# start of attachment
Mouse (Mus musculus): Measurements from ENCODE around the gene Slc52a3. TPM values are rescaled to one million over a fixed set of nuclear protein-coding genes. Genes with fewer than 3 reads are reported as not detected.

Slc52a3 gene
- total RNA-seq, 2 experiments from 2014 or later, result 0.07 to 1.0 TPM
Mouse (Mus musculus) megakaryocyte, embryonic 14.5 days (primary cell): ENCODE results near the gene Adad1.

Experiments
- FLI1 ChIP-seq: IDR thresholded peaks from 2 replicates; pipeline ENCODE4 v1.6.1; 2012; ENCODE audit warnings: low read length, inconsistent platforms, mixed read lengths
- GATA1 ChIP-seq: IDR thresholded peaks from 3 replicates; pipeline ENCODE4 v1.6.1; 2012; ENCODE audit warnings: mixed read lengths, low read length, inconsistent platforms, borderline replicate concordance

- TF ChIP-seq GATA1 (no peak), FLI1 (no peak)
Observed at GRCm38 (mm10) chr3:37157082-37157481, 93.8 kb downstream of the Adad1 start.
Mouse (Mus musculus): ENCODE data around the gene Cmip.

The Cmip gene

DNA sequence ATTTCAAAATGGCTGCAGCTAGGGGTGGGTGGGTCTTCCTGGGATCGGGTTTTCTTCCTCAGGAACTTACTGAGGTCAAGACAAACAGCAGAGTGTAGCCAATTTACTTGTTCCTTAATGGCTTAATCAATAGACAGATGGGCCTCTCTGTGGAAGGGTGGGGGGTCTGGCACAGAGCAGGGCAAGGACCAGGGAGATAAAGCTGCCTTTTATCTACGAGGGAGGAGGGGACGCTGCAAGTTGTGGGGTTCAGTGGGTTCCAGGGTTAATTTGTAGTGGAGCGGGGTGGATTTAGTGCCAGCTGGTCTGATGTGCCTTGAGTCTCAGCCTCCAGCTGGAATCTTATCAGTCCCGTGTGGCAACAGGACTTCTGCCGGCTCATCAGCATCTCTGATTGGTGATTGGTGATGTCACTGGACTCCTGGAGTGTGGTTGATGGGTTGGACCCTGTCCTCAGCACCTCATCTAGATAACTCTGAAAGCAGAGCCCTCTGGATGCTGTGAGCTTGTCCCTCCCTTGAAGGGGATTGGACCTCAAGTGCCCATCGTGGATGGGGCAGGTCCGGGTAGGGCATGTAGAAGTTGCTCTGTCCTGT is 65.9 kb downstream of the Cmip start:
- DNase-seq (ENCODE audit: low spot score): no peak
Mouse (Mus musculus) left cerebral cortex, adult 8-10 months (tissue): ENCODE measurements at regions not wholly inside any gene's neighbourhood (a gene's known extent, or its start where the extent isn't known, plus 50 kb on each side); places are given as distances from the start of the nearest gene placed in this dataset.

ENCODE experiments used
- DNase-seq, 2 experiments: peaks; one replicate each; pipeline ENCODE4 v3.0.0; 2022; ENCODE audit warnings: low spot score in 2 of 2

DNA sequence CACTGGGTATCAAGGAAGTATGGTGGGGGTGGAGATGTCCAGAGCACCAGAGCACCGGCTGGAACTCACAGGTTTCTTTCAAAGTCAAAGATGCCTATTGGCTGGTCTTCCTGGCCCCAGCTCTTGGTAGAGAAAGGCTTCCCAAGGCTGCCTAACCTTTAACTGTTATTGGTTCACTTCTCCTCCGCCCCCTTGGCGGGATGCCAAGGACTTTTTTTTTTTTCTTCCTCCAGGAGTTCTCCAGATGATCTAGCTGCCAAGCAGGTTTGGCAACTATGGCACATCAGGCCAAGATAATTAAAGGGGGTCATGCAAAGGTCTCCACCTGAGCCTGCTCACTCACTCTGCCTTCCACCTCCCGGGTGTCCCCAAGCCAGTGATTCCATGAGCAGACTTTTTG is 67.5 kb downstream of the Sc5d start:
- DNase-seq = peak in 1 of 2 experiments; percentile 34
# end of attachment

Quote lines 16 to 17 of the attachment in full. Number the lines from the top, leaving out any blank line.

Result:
- DNase-seq, 2 experiments: peaks; one replicate each; pipeline ENCODE4 v3.0.0; 2022; ENCODE audit warnings: low spot score in 2 of 2

DNA sequence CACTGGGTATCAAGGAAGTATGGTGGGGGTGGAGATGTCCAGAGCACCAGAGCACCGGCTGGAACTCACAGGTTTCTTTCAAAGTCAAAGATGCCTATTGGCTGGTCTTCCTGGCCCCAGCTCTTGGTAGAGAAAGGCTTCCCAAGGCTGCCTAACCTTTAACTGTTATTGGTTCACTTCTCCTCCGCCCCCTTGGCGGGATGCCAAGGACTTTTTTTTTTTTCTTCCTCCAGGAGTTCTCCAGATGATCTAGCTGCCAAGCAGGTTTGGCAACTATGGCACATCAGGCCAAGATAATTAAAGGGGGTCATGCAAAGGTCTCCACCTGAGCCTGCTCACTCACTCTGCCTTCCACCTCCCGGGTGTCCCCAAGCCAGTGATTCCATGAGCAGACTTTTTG is 67.5 kb downstream of the Sc5d start: